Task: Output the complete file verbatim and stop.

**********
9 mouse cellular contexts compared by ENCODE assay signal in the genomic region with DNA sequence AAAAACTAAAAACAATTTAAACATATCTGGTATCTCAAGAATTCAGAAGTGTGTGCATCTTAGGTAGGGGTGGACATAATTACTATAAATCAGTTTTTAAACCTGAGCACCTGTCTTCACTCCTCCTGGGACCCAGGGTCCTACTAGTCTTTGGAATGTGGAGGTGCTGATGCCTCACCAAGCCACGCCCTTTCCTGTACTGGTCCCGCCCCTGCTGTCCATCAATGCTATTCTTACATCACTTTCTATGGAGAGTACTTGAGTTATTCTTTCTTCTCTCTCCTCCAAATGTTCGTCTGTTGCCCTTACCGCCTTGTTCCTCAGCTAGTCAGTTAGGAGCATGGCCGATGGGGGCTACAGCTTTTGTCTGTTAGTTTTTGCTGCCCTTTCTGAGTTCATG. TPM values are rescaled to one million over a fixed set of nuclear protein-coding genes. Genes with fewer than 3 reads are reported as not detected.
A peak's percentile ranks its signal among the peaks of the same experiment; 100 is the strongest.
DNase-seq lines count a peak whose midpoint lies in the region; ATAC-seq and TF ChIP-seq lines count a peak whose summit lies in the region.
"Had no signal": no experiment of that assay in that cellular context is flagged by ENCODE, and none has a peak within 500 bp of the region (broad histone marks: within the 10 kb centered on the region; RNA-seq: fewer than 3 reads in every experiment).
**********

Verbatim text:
9 mouse cellular contexts compared by ENCODE assay signal in the genomic region with DNA sequence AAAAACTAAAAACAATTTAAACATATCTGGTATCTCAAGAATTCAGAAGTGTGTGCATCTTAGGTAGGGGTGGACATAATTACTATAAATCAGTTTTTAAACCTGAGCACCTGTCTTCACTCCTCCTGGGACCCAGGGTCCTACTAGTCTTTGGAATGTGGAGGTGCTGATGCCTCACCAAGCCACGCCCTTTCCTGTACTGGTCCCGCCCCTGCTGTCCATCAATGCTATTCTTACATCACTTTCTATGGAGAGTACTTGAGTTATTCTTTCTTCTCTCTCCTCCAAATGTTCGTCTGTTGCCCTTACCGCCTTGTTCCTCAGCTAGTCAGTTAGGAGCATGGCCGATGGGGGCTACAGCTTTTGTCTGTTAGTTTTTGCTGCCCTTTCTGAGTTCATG. TPM values are rescaled to one million over a fixed set of nuclear protein-coding genes. Genes with fewer than 3 reads are reported as not detected.
A peak's percentile ranks its signal among the peaks of the same experiment; 100 is the strongest.
DNase-seq lines count a peak whose midpoint lies in the region; ATAC-seq and TF ChIP-seq lines count a peak whose summit lies in the region.
"Had no signal": no experiment of that assay in that cellular context is flagged by ENCODE, and none has a peak within 500 bp of the region (broad histone marks: within the 10 kb centered on the region; RNA-seq: fewer than 3 reads in every experiment).